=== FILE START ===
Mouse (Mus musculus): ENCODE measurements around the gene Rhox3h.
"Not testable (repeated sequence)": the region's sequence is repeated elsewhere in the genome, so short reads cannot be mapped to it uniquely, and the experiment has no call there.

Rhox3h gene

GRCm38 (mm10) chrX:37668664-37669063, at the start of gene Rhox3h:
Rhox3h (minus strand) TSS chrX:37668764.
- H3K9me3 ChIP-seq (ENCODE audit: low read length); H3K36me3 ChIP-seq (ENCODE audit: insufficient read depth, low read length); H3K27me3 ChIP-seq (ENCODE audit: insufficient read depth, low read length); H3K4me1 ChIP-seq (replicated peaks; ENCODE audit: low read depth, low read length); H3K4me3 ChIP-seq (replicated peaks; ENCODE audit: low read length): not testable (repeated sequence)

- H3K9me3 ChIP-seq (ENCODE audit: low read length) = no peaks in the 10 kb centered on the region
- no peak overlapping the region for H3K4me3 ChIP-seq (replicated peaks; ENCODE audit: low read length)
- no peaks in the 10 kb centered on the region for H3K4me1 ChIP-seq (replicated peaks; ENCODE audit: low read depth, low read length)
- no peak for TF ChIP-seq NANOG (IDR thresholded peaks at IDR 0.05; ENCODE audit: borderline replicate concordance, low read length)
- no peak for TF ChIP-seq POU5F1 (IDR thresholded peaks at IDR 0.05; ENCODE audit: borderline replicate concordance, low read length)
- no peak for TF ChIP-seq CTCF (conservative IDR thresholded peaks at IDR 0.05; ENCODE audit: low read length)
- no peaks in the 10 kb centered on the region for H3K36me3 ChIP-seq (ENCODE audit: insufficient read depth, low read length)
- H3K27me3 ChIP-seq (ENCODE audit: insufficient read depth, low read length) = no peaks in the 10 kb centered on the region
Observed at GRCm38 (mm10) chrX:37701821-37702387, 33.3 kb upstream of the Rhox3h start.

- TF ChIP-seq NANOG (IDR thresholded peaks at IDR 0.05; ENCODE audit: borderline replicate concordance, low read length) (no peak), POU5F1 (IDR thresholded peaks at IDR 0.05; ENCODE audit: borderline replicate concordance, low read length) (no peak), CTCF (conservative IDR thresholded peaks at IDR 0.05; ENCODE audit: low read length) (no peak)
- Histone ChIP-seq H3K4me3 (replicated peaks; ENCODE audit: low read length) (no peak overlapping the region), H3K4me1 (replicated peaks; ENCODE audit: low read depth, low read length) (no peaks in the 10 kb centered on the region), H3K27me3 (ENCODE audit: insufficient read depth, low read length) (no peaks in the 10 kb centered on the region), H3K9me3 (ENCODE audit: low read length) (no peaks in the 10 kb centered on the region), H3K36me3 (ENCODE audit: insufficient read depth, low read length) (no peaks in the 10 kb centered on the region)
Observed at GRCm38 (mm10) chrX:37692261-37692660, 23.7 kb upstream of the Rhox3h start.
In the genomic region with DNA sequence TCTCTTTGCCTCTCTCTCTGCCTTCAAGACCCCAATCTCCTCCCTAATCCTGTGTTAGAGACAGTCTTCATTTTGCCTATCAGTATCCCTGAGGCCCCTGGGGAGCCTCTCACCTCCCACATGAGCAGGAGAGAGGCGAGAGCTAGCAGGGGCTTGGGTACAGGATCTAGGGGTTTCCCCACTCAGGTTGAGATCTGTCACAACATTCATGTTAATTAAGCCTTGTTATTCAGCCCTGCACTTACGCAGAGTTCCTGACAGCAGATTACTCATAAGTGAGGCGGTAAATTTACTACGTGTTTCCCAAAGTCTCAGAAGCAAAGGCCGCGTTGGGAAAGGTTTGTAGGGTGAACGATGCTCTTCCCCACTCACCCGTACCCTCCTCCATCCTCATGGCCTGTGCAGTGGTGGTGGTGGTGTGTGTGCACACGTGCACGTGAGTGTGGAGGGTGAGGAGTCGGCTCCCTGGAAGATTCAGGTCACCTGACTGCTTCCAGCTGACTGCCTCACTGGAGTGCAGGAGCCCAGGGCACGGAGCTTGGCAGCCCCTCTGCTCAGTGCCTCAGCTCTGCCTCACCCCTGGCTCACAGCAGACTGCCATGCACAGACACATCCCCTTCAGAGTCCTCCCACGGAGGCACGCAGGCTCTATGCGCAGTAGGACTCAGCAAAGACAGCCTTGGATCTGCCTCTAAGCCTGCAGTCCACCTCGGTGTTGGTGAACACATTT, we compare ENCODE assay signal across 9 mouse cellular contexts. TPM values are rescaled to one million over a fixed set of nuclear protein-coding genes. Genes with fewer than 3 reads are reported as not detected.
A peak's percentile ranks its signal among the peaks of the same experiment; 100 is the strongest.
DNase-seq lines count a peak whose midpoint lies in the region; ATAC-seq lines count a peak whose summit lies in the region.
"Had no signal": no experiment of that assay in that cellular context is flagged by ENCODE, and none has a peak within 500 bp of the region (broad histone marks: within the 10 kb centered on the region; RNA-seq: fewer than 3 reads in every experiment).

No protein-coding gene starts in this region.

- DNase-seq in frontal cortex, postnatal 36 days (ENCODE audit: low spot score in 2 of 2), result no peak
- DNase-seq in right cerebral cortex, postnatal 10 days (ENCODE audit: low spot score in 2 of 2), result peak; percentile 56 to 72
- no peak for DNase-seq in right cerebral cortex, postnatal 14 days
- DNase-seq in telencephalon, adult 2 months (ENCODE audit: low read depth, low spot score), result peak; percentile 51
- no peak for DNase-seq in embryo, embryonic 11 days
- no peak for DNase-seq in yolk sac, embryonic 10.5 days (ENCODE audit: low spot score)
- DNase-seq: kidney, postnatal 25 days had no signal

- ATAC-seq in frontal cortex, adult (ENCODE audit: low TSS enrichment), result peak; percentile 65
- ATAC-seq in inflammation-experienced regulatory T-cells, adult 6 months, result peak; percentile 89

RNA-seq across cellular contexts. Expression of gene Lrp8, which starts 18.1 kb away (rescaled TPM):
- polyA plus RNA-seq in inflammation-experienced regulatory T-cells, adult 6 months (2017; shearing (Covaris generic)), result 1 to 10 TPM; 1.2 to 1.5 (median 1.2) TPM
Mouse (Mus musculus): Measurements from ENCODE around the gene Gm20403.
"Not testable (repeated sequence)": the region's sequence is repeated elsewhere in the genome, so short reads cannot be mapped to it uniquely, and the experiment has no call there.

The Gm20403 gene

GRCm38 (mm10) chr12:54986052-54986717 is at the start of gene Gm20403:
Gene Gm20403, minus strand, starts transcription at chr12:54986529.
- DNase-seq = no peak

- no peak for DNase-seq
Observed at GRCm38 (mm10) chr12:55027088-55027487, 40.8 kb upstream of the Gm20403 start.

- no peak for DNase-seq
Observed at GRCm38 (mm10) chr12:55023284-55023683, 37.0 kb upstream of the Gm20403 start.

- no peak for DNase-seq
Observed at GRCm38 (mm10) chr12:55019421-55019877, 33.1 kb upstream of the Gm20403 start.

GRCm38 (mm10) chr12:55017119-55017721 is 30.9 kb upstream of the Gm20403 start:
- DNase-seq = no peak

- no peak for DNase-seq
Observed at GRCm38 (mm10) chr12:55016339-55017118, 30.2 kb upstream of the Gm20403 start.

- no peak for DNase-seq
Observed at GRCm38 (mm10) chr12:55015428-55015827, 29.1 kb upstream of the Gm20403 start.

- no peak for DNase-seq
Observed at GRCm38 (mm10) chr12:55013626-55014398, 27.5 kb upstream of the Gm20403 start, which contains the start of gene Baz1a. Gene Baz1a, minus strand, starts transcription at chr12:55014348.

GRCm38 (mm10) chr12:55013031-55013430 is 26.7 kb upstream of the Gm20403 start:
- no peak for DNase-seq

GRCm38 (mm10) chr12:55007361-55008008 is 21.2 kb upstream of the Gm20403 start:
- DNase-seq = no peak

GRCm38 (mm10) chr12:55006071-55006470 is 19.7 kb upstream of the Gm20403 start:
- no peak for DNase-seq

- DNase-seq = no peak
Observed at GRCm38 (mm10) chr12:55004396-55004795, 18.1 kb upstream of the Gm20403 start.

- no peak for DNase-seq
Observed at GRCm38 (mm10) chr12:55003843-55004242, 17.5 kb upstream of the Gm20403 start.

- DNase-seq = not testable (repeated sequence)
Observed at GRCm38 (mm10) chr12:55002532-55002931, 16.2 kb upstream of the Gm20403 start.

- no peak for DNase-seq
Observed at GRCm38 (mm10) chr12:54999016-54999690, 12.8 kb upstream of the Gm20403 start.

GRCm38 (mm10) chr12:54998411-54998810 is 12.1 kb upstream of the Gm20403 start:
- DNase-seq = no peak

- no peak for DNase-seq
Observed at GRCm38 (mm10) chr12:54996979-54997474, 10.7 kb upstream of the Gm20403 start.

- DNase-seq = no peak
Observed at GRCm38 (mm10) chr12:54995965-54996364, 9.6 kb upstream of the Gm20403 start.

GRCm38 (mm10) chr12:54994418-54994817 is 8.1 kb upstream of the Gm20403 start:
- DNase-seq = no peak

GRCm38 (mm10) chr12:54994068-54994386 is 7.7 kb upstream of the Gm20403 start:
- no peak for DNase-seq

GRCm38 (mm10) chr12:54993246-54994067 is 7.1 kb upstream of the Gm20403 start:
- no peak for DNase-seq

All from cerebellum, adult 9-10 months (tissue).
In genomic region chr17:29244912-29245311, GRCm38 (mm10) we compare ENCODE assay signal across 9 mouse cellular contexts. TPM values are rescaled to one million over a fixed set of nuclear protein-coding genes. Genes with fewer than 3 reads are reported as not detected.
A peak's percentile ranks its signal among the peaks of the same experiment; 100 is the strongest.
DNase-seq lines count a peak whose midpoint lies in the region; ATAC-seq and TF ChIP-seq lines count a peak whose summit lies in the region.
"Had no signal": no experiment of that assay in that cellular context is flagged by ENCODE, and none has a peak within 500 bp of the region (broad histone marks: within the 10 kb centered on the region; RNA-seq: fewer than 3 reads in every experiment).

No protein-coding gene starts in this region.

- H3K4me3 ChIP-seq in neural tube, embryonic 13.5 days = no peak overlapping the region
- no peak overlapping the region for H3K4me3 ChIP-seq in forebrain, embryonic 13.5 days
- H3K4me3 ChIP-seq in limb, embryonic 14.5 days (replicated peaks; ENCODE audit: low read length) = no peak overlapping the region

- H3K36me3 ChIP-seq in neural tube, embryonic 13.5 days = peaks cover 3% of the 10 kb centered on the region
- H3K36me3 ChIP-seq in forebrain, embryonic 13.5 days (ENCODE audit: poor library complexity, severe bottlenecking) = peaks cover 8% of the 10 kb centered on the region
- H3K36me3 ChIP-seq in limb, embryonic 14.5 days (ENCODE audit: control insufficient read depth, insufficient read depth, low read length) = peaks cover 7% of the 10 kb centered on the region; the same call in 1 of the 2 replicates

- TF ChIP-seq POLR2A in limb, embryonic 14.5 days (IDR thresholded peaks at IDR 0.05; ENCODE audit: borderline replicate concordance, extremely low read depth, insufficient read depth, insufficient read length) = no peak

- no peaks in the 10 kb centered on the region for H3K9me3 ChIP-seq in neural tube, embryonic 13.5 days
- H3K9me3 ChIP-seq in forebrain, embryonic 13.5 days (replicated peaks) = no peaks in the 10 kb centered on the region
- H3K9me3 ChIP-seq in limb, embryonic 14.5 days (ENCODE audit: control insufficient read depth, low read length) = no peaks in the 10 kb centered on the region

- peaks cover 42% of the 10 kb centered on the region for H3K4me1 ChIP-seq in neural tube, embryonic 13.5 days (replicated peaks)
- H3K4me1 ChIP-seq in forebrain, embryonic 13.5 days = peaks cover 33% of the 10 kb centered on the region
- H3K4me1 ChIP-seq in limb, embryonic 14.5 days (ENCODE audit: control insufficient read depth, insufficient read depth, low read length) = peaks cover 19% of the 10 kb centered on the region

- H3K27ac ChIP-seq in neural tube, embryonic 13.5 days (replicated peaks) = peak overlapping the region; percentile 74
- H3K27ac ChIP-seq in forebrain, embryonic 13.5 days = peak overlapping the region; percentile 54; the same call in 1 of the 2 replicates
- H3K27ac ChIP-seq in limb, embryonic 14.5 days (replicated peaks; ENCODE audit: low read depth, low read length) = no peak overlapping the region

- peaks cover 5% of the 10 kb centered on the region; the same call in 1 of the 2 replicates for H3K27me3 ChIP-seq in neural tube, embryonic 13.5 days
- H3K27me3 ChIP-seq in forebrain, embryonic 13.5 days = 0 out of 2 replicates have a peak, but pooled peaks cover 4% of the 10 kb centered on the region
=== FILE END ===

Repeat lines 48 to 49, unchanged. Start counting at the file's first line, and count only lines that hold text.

- DNase-seq = no peak

- no peak for DNase-seq